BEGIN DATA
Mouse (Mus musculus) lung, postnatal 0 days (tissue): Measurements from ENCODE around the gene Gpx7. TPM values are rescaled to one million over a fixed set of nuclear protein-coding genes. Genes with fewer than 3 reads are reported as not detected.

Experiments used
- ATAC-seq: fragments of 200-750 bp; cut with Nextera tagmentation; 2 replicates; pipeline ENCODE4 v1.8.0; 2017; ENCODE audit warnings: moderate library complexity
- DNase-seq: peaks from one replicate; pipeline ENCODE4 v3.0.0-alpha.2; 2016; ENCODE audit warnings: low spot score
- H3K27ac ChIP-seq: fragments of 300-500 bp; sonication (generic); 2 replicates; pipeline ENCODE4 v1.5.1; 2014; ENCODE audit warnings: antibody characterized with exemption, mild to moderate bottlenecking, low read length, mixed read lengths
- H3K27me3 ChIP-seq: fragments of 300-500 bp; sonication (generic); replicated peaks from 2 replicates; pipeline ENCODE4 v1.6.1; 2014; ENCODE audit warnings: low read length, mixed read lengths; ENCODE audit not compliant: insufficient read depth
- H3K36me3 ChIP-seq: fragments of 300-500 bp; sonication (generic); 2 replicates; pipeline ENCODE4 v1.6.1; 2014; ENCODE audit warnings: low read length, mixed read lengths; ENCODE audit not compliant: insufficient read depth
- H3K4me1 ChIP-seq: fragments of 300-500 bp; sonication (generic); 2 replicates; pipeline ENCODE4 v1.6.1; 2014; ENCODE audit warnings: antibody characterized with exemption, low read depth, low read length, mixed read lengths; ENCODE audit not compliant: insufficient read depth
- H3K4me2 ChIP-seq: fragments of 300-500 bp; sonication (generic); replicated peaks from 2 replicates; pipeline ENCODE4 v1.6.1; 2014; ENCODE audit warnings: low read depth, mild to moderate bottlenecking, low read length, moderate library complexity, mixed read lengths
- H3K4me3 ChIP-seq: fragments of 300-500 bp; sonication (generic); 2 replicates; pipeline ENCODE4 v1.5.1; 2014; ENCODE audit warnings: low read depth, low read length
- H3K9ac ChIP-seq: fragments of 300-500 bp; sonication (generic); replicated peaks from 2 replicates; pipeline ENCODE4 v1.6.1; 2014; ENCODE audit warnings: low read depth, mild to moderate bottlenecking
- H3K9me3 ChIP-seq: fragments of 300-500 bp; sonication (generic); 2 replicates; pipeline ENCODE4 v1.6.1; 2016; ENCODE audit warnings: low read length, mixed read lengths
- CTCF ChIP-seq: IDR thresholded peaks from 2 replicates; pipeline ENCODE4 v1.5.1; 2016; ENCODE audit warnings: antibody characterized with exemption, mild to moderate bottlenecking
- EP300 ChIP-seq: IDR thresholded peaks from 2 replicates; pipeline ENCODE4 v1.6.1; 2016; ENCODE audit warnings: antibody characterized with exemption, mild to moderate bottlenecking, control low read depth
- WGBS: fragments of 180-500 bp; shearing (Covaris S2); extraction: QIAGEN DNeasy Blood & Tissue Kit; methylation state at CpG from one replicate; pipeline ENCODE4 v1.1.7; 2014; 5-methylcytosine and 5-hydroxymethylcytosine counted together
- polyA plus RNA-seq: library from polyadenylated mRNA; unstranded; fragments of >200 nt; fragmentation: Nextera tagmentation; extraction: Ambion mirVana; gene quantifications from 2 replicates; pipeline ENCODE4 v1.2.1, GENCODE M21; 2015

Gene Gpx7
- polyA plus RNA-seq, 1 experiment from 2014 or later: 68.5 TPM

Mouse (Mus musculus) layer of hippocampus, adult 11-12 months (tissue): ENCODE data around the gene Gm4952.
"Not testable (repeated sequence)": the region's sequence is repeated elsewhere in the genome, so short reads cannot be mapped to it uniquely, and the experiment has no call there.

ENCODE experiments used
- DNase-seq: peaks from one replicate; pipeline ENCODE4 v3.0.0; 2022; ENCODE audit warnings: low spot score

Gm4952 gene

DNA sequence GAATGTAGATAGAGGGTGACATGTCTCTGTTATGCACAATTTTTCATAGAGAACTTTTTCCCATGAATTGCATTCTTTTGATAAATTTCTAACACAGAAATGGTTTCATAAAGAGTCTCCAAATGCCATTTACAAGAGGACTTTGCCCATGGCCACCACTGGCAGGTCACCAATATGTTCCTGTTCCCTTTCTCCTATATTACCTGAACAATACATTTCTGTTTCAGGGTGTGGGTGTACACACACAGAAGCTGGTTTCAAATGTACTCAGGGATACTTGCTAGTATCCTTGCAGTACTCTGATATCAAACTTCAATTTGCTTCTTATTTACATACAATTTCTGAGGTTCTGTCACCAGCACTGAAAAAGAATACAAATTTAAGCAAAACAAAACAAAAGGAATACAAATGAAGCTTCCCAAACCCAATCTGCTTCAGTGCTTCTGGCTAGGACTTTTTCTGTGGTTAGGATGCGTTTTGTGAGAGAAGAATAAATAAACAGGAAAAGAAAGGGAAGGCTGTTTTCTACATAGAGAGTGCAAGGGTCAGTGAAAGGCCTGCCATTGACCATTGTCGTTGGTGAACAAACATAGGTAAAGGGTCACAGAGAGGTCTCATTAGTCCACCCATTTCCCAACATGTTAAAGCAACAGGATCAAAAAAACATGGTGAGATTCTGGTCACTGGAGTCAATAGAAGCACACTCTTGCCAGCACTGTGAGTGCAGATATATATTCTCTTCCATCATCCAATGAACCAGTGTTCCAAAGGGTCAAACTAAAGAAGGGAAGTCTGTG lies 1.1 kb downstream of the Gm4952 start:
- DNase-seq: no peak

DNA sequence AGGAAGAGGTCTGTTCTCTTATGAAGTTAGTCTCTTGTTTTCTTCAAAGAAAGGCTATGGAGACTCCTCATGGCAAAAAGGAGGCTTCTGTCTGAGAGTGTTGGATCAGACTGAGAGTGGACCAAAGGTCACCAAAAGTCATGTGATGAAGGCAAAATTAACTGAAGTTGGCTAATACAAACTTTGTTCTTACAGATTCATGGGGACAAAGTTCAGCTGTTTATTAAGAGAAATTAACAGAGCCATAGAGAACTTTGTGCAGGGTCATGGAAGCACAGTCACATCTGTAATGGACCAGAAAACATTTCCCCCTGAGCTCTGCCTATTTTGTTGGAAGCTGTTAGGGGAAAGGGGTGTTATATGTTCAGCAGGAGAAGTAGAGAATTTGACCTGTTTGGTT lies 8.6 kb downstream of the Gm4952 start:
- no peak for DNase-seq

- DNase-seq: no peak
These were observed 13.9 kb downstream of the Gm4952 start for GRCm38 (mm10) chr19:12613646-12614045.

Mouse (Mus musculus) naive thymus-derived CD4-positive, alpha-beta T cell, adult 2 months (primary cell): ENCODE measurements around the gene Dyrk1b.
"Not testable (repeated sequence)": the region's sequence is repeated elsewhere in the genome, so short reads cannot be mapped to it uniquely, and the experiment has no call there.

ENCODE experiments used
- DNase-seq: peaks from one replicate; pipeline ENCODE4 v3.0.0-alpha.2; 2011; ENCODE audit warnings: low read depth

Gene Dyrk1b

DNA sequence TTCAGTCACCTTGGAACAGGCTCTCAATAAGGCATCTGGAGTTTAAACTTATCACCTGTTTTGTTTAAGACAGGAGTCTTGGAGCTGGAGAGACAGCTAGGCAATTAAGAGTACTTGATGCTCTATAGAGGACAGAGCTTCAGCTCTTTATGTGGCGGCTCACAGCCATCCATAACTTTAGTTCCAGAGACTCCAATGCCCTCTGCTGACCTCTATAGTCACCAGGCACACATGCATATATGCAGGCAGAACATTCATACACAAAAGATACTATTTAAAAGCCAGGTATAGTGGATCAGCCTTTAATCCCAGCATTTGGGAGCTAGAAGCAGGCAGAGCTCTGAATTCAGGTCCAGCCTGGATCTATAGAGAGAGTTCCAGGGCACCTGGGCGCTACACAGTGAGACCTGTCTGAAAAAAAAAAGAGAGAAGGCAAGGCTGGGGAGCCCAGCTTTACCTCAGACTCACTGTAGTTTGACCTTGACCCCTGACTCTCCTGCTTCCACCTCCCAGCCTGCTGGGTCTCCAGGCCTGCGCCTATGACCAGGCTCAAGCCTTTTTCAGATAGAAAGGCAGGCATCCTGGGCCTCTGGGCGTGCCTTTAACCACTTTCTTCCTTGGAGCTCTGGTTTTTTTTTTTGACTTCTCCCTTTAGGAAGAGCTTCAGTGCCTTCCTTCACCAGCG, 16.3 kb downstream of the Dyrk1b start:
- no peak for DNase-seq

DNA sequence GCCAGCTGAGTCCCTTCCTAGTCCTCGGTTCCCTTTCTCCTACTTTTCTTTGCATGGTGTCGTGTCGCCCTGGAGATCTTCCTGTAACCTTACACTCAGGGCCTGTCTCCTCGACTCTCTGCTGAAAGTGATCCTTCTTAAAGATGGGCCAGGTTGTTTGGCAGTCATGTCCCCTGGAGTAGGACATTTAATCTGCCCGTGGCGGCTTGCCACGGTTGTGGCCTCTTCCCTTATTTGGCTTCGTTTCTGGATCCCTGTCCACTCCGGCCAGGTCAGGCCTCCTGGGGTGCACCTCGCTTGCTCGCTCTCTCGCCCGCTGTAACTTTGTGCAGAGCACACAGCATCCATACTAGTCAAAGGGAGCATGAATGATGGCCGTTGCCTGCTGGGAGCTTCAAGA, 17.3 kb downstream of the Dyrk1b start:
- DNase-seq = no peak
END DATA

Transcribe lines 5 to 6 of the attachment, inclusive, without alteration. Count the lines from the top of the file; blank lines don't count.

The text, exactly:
- H3K27ac ChIP-seq: fragments of 300-500 bp; sonication (generic); 2 replicates; pipeline ENCODE4 v1.5.1; 2014; ENCODE audit warnings: antibody characterized with exemption, mild to moderate bottlenecking, low read length, mixed read lengths
- H3K27me3 ChIP-seq: fragments of 300-500 bp; sonication (generic); replicated peaks from 2 replicates; pipeline ENCODE4 v1.6.1; 2014; ENCODE audit warnings: low read length, mixed read lengths; ENCODE audit not compliant: insufficient read depth